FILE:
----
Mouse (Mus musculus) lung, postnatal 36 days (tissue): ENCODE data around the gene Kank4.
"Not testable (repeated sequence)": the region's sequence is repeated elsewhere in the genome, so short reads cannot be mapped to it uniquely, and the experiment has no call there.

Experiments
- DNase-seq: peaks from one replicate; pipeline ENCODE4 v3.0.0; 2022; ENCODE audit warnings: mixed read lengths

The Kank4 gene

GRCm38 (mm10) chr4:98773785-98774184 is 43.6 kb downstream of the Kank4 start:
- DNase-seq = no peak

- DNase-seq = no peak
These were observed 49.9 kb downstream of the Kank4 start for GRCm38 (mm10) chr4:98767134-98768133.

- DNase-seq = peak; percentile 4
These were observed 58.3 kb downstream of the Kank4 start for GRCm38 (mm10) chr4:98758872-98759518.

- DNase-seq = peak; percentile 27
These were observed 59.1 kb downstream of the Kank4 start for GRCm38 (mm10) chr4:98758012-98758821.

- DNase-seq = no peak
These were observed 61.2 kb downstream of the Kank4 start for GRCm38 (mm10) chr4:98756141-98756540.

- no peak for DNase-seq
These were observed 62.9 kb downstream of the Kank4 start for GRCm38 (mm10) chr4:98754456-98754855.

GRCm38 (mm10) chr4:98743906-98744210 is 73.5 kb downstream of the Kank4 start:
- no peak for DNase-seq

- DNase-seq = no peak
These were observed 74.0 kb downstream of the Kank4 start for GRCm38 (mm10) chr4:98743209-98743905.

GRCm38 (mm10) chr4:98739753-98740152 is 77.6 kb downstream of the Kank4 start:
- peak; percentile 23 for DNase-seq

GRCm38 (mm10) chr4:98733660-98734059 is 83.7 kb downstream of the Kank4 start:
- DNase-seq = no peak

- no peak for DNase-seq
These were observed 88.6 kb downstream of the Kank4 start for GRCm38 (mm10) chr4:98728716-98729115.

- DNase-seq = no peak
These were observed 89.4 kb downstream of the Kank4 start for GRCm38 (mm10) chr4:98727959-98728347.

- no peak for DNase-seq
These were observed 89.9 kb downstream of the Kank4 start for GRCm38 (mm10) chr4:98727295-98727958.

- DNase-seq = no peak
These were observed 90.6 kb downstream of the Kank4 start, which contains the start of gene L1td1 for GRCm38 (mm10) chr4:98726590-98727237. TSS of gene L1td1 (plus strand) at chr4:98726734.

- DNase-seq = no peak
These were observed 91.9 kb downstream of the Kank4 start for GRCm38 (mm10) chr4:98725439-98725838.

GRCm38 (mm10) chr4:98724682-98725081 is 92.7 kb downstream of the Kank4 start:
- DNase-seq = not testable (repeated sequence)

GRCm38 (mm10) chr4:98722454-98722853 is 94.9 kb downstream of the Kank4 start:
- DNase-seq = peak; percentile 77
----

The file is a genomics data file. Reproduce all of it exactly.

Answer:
Mouse (Mus musculus) lung, postnatal 36 days (tissue): ENCODE data around the gene Kank4.
"Not testable (repeated sequence)": the region's sequence is repeated elsewhere in the genome, so short reads cannot be mapped to it uniquely, and the experiment has no call there.

Experiments
- DNase-seq: peaks from one replicate; pipeline ENCODE4 v3.0.0; 2022; ENCODE audit warnings: mixed read lengths

The Kank4 gene

GRCm38 (mm10) chr4:98773785-98774184 is 43.6 kb downstream of the Kank4 start:
- DNase-seq = no peak

- DNase-seq = no peak
These were observed 49.9 kb downstream of the Kank4 start for GRCm38 (mm10) chr4:98767134-98768133.

- DNase-seq = peak; percentile 4
These were observed 58.3 kb downstream of the Kank4 start for GRCm38 (mm10) chr4:98758872-98759518.

- DNase-seq = peak; percentile 27
These were observed 59.1 kb downstream of the Kank4 start for GRCm38 (mm10) chr4:98758012-98758821.

- DNase-seq = no peak
These were observed 61.2 kb downstream of the Kank4 start for GRCm38 (mm10) chr4:98756141-98756540.

- no peak for DNase-seq
These were observed 62.9 kb downstream of the Kank4 start for GRCm38 (mm10) chr4:98754456-98754855.

GRCm38 (mm10) chr4:98743906-98744210 is 73.5 kb downstream of the Kank4 start:
- no peak for DNase-seq

- DNase-seq = no peak
These were observed 74.0 kb downstream of the Kank4 start for GRCm38 (mm10) chr4:98743209-98743905.

GRCm38 (mm10) chr4:98739753-98740152 is 77.6 kb downstream of the Kank4 start:
- peak; percentile 23 for DNase-seq

GRCm38 (mm10) chr4:98733660-98734059 is 83.7 kb downstream of the Kank4 start:
- DNase-seq = no peak

- no peak for DNase-seq
These were observed 88.6 kb downstream of the Kank4 start for GRCm38 (mm10) chr4:98728716-98729115.

- DNase-seq = no peak
These were observed 89.4 kb downstream of the Kank4 start for GRCm38 (mm10) chr4:98727959-98728347.

- no peak for DNase-seq
These were observed 89.9 kb downstream of the Kank4 start for GRCm38 (mm10) chr4:98727295-98727958.

- DNase-seq = no peak
These were observed 90.6 kb downstream of the Kank4 start, which contains the start of gene L1td1 for GRCm38 (mm10) chr4:98726590-98727237. TSS of gene L1td1 (plus strand) at chr4:98726734.

- DNase-seq = no peak
These were observed 91.9 kb downstream of the Kank4 start for GRCm38 (mm10) chr4:98725439-98725838.

GRCm38 (mm10) chr4:98724682-98725081 is 92.7 kb downstream of the Kank4 start:
- DNase-seq = not testable (repeated sequence)

GRCm38 (mm10) chr4:98722454-98722853 is 94.9 kb downstream of the Kank4 start:
- DNase-seq = peak; percentile 77